This is part 2 of exercise II.1.1 of Zee's QFT in a Nutshell (here's part 1).

This is what I have got:

\begin{align} \bar\psi\gamma^\lambda\psi \mapsto \bar\psi^{\,\prime}\gamma^\lambda\psi^{\,\prime} & = {\psi^{\,\prime}}^\dagger{\gamma^0}^\dagger\gamma^\lambda\psi^{\,\prime} = (S(\Lambda)\psi)^\dagger\gamma^0\gamma^\lambda(S(\Lambda)\psi) \\ & = \psi^\dagger S(\Lambda)^\dagger\gamma^0\gamma^\lambda S(\Lambda)\psi\\ & = \tag{1}\psi^\dagger e^{\frac i4\omega_{\mu\nu}{\sigma^{\mu\nu}}^\dagger}\gamma^0\gamma^\lambda e^{-\frac i4\omega_{\mu\nu}\sigma^{\mu\nu}}\psi\\ & = \psi^\dagger\left(1+\frac i4\omega_{\mu\nu}(\sigma^{\mu\nu})^\dagger+O({\omega_{\mu\nu}}^2)\right)\gamma^0\gamma^\lambda\left(1-\frac i4\omega_{\mu\nu}\sigma^{\mu\nu}+O({\omega_{\mu\nu}}^2)\right)\psi\\ & = \psi^\dagger\gamma^0\left(\gamma^\lambda+\frac i4\omega_{\mu\nu}[[\gamma^\mu,\gamma^\nu],\gamma^\lambda]+O({\omega_{\mu\nu}}^2)\right)\psi\\ & = \psi^\dagger\gamma^0\left(\gamma^\lambda+\frac 12\omega_{\mu\nu}[\sigma^{\mu\nu},\gamma^\lambda]+O({\omega_{\mu\nu}}^2)\right)\psi \end{align}

Two questions:

  • How exactly does the last line prove that $\bar\psi\gamma^\lambda\psi$ transforms as a vector under Lorentz transformations? It certainly looks like a vector transformation to me, because of the commutator between the Lorentz generators and the "vector components" $\gamma^\mu$, but how can I prove this quantitatively?
  • Then, a more general question: How can I get rid of the $O({\omega_{\mu\nu}}^2)$? I know that it can be ignored since we consider infinitesimal transformations only, so the transformation behavior is governed by first-order terms only. But what's the mathematical rigorous way to get rid of them? Do I just write a $\simeq$ sign and leave them out at the right-hand side of the $\simeq$? That would not seem right to me, because when dealing with expansions, a $\simeq$ does not imply strict equality, it just implies "equality up to a certain order".
  • $\begingroup$ Thanks for asking these questions, I am currently reading through this book and possibly physics pragmatism will here apply re: above (aren't cutoff type techniques applied in other expansions?), but best of luck getting an answer $\endgroup$
    – user81619
    Nov 22, 2015 at 11:07

1 Answer 1


It gets easier if you use the result from part 1. Then you also don't have to deal with the $\mathcal O(\omega^2)$ (see my answer to your other question).

In your calculation, you transformed $\bar\psi$ and $\psi$, but not $\gamma^\lambda$. This is correct, as I will show in the end, but I will take another point of view which is really helpful here: $\gamma^\lambda$ is an object with one Lorentz index $\lambda$ and two fermionic indices, hence it should transform as $$ {\gamma'}^\lambda = {\Lambda^\lambda}_\nu (S \gamma^\nu S^{-1}) $$ (according to the general rules how tensors transform).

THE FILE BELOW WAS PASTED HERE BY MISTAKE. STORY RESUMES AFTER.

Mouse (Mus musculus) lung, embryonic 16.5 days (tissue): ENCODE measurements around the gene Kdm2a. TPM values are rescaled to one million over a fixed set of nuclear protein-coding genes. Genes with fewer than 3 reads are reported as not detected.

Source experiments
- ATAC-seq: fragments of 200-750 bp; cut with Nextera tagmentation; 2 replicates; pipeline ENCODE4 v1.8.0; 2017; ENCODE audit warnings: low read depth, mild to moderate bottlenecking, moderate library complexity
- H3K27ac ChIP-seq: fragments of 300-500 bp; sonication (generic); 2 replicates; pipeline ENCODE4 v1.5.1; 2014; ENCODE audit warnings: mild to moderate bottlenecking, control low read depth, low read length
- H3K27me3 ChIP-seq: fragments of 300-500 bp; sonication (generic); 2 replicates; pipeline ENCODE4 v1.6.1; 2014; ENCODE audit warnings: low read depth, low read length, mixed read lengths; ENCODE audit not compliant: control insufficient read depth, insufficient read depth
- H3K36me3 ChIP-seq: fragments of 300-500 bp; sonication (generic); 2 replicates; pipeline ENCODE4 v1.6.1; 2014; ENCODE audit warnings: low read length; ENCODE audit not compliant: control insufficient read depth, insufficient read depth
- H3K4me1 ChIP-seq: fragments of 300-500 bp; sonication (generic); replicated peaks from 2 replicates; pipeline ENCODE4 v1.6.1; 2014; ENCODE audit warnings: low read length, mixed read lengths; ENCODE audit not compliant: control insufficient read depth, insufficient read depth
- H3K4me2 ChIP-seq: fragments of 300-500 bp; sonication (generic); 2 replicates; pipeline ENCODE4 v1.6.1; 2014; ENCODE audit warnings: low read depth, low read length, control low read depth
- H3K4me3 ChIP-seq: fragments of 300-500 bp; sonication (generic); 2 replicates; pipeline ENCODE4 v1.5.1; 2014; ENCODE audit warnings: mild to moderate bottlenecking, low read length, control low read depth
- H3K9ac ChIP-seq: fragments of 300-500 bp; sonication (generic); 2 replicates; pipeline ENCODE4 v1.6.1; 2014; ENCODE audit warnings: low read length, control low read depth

Because we already know from part 1 that $\bar\psi \to \bar\psi S^{-1}$, we immediately get $$ \bar\psi \gamma^\lambda \psi \to {\Lambda^\lambda}_\nu \bar\psi S^{-1} S \gamma^\nu S^{-1} S \psi = {\Lambda^\lambda}_\nu \bar\psi \gamma^\nu \psi \;, $$ this is the expected transformation behavior of a Lorentz vector.

What you did is also correct, of course, but missing one ingredient. Since $$ {\Lambda^\lambda}_\nu (S \gamma^\nu S^{-1}) = \gamma^\lambda \;, $$ the $\gamma$ matrices actually do not transform. Proving this is the trickier bit (also not too hard, though). I haven't read Zee's book, but I would guess he proves it somewhere?

(You could start by writing $\bar\psi \gamma^\lambda \psi \to \bar\psi S^{-1} \gamma^\lambda S \psi$ and then use this identity to get to the same result.)

  • $\begingroup$ Thank you, but what exactly is a fermionic index, and why do the gamma matrices transform this way (your first equation)? Any explanation or book reference is appreciated. $\endgroup$
    – Bass
    Nov 22, 2015 at 12:12
  • 2
    $\begingroup$ For each $\mu$, $\gamma^\mu$ is a matrix, so that gamma is actually an object ${(\gamma^\mu)^A}_B$. The indices $A$ and $B$ are fermionic indices or spinor indices. $\endgroup$
    – Noiralef
    Nov 22, 2015 at 13:05
  • 1
    $\begingroup$ The definition of a tensor is that, under Lorentz transformation, each Lorentz index is contracted with a ${\Lambda^\mu}_\nu$ and each spinor index is contracted with an ${S(\Lambda)^A}_B$. $\psi = \psi^A$ is a contravariant spinor and in part 1 of the exercise you essentially show that $\bar\psi = \bar\psi_B$ is a covariant spinor. A different way to think about what I wrote above is maybe: The equation ${\gamma'}^\lambda = \gamma^\lambda = {\Lambda^\lambda}_\nu (S \gamma^\nu S^{-1})$ proves that $\gamma$ is a tensor. After showing this, we can use it in the actual calculation, like I did. $\endgroup$
    – Noiralef
    Nov 22, 2015 at 13:11
  • 1
    $\begingroup$ Thanks for your help. Judging from your comments, am I correct that the whole $\gamma$ is a tensor with two spinor indices (one contravariant, one covariant) and one contravariant "normal" index? It indeed is pretty cool :) but it's too new stuff for me to be sure about these things. $\endgroup$
    – Bass
    Nov 22, 2015 at 13:27
  • 1
    $\begingroup$ Peskin/Schroeder: Equation (3.30). Zee: Under equation (14), part 2. Weinberg: (5.4.8) $\endgroup$
    – Noiralef
    Nov 22, 2015 at 14:34

Your Answer

By clicking “Post Your Answer”, you agree to our terms of service and acknowledge that you have read and understand our privacy policy and code of conduct.

Not the answer you're looking for? Browse other questions tagged or ask your own question.